Tuesday, August 12, 2008

Soapbox, again. Cue the eyeroll.

Another lovely day at the lake. I am being completely spoiled up here. We spent a leisurely afternoon floating on the boat. It was just what the doctor ordered. And for tonight we are even having chocolate fondue for dinner! No not for dessert, for dinner. A girl could get use to this! Who are these people who are calling themselves my parents? And where were they when I was a kid?!

I am going to attempt* to answer Aunt Jay's question: "Is there a way to tell if he (Andy) has the gene but that it is dormant in him? In other words, could he pass it along to children without actually having the disease himself?" The good news is Andy cannot have FAP. FAP is characterized by having hundreds of polyps in the colon by the mid twenties. Unfortunately there are other variations of FAP. One being Attenuated FAP (AFAP) The average number of polyps in AFAP is much less (I have read around 30) and the onset is much later (growths start after twenty and turn cancerous around the fifties). Where classic FAP the polyps start growing around puberty and turn cancerous around the thirties. So, if Andy's lonely little polyp does come back at precancerous then he will have to undergo genetic testing to make sure he doesn't have AFAP. As for passing it on, I believe the chance is much less for his future offspring. Instead of the 50% chance with classic FAP it is 5% (or is it 0.5%?? goes ask genetics genius Andy or google it if you need specifics) with AFAP. If Andy's polyp comes back as benign then we know for sure that I am a lonely mutant (yeah aren't mutants suppose to get super powers? Where are mine? Maybe I just haven't discovered them yet. Oh the possibilities!)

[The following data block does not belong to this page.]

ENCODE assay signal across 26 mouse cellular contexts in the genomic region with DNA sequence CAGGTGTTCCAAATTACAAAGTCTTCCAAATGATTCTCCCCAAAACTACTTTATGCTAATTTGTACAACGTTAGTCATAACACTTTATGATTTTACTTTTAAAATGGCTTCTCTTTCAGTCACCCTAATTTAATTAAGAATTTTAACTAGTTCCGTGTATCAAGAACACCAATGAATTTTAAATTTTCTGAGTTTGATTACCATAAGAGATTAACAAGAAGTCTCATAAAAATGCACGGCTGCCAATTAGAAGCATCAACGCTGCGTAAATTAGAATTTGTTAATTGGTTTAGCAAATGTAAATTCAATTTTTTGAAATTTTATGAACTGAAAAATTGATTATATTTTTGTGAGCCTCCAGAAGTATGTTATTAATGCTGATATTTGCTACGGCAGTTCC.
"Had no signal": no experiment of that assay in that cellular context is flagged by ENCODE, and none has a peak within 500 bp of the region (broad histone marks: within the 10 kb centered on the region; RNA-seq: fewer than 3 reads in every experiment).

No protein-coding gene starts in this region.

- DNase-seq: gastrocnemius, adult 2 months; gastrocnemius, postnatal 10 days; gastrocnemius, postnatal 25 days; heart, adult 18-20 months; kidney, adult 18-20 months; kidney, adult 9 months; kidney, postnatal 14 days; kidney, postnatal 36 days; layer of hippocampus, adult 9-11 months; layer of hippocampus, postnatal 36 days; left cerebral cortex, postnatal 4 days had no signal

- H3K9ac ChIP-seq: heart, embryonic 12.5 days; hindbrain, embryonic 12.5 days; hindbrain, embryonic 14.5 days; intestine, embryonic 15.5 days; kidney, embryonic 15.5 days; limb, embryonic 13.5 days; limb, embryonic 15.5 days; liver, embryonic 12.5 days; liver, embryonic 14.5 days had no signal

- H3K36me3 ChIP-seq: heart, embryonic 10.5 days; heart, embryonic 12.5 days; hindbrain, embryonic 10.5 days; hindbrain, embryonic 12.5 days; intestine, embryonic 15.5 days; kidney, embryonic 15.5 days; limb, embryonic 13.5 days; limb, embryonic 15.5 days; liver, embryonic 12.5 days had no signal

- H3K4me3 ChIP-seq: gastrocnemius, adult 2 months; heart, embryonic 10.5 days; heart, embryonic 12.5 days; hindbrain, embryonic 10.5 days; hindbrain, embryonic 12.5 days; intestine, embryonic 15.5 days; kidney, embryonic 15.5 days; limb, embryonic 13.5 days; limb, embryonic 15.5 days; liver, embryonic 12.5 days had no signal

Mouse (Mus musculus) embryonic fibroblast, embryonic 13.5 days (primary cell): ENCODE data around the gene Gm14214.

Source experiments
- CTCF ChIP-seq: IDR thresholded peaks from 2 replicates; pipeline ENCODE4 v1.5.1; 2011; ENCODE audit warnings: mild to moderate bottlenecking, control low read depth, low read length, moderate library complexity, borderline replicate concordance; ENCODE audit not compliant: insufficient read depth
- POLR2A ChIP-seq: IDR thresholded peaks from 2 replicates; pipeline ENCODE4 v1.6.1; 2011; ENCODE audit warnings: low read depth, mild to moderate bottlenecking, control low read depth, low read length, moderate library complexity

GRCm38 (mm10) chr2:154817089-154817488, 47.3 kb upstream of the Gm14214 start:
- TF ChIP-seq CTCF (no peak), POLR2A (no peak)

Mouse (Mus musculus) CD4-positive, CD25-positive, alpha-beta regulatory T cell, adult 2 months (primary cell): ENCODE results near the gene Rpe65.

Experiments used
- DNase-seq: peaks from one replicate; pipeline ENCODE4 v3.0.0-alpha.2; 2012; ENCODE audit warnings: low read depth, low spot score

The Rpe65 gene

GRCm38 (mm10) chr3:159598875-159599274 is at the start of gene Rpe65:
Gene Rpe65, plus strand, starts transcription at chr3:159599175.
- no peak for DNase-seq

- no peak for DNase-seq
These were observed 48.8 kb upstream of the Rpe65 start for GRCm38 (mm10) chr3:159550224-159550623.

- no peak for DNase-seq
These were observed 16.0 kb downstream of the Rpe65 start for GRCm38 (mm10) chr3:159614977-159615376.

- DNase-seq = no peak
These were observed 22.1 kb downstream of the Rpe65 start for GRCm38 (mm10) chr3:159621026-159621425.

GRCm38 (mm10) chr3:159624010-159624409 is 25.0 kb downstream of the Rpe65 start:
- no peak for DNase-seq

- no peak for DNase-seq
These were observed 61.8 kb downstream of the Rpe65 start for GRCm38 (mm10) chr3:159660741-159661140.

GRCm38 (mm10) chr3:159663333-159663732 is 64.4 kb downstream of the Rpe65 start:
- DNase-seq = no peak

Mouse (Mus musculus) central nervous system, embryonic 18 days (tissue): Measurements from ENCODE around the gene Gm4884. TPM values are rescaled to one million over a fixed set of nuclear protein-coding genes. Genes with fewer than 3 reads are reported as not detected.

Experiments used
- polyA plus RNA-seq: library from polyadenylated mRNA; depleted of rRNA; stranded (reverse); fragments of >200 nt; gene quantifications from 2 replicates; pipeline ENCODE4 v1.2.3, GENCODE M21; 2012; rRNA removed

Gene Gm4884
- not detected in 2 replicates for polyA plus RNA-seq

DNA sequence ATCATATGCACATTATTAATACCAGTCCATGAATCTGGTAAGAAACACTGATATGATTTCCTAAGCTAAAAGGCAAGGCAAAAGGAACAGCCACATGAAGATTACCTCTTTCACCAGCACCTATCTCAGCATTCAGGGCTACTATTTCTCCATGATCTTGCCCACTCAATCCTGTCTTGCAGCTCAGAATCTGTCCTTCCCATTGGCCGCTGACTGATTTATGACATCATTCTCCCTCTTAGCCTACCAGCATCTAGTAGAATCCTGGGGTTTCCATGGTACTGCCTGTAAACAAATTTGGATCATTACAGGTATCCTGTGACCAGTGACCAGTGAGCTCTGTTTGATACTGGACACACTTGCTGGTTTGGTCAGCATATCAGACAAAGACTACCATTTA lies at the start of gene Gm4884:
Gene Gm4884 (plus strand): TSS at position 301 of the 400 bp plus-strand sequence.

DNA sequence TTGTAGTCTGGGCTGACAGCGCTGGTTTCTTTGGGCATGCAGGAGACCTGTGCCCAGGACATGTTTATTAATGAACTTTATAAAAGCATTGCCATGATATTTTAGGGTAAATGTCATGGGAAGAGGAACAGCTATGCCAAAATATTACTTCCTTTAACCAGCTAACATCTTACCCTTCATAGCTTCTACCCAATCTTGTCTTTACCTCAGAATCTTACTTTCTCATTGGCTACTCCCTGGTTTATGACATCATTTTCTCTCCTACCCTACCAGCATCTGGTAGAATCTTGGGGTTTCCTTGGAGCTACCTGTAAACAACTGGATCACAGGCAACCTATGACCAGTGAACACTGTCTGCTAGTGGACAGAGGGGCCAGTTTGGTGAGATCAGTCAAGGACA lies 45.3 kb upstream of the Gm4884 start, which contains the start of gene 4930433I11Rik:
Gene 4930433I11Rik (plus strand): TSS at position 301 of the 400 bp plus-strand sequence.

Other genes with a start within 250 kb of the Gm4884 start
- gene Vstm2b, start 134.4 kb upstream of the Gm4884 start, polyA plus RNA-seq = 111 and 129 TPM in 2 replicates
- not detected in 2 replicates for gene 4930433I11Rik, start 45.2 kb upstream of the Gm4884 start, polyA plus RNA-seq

There are also other variations of FAP, like Gardner's and Turcot's syndrome. When I go in for my genetics counseling (as soon as I am healed more) I hope to find out if I have one of these known variations. Each variation carry different risks, for example people with Turcot's have a higher risk of brain tumors and Gardner's has a higher risk of thyroid cancer. The good news is if you know you have one of these, then you can undergo screenings so it can all be caught very early.


This is part of the reason I get so pissy when someone says something like "well, now that your colon is out you are cured." No, sorry, wrong answer. I can never be CURED! I will have to live with and carry this disease with me the rest of my life. At the very least I will have to undergo yearly (that is after I graduate from the every 3 months to the every 6 months to the yearly) screenings of both ends of my GI tract. Remember that little (actually not so little at over an inch) time bomb in my duodenum, we still have to keep our eye on that bugger till it comes time for him to be removed.


Ok, climbing off my soap box now.

*I am not a medical professional and I could very well not have a clue what I am talking about. So please ask your doctor or a medical professional or at least google before acting on anything I may say in my blog.